According to the American Heritage® Dictionary of the English Language, Fourth Edition. 2000: Deck-tennis is defined as a game in which a small ring is tossed back and forth over a net, made popular on board ocean liners. An alternate name for the game is tennequoits.
Deck tennis being played aft of the Queen Mary's Verandah Grill
Movie of Deck Tennis being
played with rope-quoits on the Queen Mary.
(may take a few minutes to load completely)
For the rules of the game see: http://www.mastersgames.com/rules/deck-tennis-rules.htm
The Queen Mary had four established deck-tennis courts. Three of them were side by side on sports deck and were originally for the use of first class passengers. The fourth was on-top of the roof of the second class lounge at the back of the ship. (A fifth could be set up on the broad games space just aft of the Verandah Grill).
Per the Shipbuilder and Marine Engine-Builder:
Map of Sports Deck showing arrangement of the three Tennis Courts on that deck, and below, the second class deck tennis court aft of Sun Deck.
"An examination of the general arrangement plans will reveal that very generous provision of unencumbered deck areas for sports and promenading has been made. For example, on the sports deck, which is formed by the top of the long deckhouse on the sun deck, it has been possible to arrange three full-sized deck tennis courts abreast one another between the foremost and central funnels."
The area in question was finished with a sweep of teak decks and had protective wire fencing on the perimeters.
History of Use
1936-1939 – The triple deck-tennis court on sports deck was assigned exclusively for cabin class passenger use. The fourth court was reserved for second class - called tourist class pre-war.
1940- 1946 – The Queen Mary was used as a troop transport during World War II. Numerous life floats were carried on the very upper decks.
During WW2 an anti-aircraft gun was positioned on the fifth tennis court (games-space) area aft of the Verandah Grill.
1947-1967 – In the postwar refit of 1947 the triple deck tennis courts were restored, but the space was re- assigned to third class - then renamed tourist class. The starboard side court was set up for shuffleboard use, while the other two courts remained deck tennis courts. Large hood enclosed benches provided protected seating in this potentially windy area of the ship.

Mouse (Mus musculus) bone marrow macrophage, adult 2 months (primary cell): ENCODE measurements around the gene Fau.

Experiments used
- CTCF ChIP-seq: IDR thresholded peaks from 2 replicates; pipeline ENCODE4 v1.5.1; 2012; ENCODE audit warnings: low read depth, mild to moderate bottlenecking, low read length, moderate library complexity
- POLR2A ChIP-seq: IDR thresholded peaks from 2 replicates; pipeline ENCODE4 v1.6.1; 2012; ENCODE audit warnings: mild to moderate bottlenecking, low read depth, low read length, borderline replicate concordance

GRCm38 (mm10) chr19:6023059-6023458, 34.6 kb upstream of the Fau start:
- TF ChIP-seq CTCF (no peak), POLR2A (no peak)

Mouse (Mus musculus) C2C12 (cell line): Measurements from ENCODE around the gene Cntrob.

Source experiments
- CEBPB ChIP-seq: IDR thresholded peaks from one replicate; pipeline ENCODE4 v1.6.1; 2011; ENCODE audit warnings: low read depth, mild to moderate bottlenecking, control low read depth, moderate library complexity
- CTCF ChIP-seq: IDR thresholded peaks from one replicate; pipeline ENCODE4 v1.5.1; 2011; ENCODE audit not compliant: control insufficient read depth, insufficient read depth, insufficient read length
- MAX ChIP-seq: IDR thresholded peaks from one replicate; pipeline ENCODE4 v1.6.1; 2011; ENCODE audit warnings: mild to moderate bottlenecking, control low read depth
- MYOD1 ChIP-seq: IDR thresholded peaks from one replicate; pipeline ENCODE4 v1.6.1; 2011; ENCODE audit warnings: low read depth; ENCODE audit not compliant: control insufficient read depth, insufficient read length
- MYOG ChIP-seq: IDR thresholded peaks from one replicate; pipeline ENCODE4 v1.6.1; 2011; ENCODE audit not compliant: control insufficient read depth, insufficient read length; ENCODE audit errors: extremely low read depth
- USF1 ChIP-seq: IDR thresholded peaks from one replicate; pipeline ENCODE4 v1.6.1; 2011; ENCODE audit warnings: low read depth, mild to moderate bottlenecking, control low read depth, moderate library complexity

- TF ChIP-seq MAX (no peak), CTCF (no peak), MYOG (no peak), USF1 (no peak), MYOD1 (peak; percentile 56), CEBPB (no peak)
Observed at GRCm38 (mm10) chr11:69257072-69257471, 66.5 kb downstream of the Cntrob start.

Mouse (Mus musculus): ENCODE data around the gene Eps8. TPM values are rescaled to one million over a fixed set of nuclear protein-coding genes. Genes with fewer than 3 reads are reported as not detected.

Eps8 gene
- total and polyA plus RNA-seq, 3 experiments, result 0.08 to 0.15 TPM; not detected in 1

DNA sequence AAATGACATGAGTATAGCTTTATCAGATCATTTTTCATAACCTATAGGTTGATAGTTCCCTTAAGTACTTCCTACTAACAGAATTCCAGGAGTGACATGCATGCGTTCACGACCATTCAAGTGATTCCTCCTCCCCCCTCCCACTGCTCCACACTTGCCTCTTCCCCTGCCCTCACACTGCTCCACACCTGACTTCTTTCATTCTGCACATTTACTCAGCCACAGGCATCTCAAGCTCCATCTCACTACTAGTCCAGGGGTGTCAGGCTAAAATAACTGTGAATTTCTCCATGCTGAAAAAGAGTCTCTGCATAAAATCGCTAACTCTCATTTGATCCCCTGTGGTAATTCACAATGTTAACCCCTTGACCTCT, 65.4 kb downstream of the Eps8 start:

Postwar photo of the triple deck-tennis court area
1967 photo looking out over the stern of the ship. The aft tennis-court is clearly seen here. It was reserved for second class passengers' use.
The deck markings on the teak
deck in the foreground indicate that this area on Sun deck just aft of the
Verandah Grill was used for deck tennis by first class passengers.
1968 to present – In the Long Beach conversion the triple deck tennis court area was designated as the site of the "world’s largest ice cream parlor." This feature was never built, although fast food concessions were added to the area. A kiosk built at this time for selling refreshments and/or souvenirs stood unused in the center of the former middle court for years. And a large piece of air conditioning equipment obstructed the deck in the foremost area of the middle court.
The aft deck tennis court was rebuilt in the Disney era (late 1980’s) as an outdoor performance area (see photos below)
Left - Arrow shows original location of tennis court where the above-photographed raised platform stands today (photo on right shows today's appearance).
Restoration Potential and Plans
Triple Deck Tennis Courts - One of
the challenges with running any historic attraction is to make it an
active, participatory experience for visitors. In our alternative vision
for the Queen Mary we see this area restored for deck game use by both
tourists and hotel guests. Taking advantage of its spectacular viewpoint
it could also be used at times as a catered event space. A service pantry
might be added in the area adjacent to the foremost funnel
Tennis court area showing HVAC equipment in place, and right, after its removal.
Single Deck Tennis Court – we believe the ungainly outdoor performance platform should be removed and the deck tennis court restored for the exclusive use of hotel guests and Club Queen Mary patrons.
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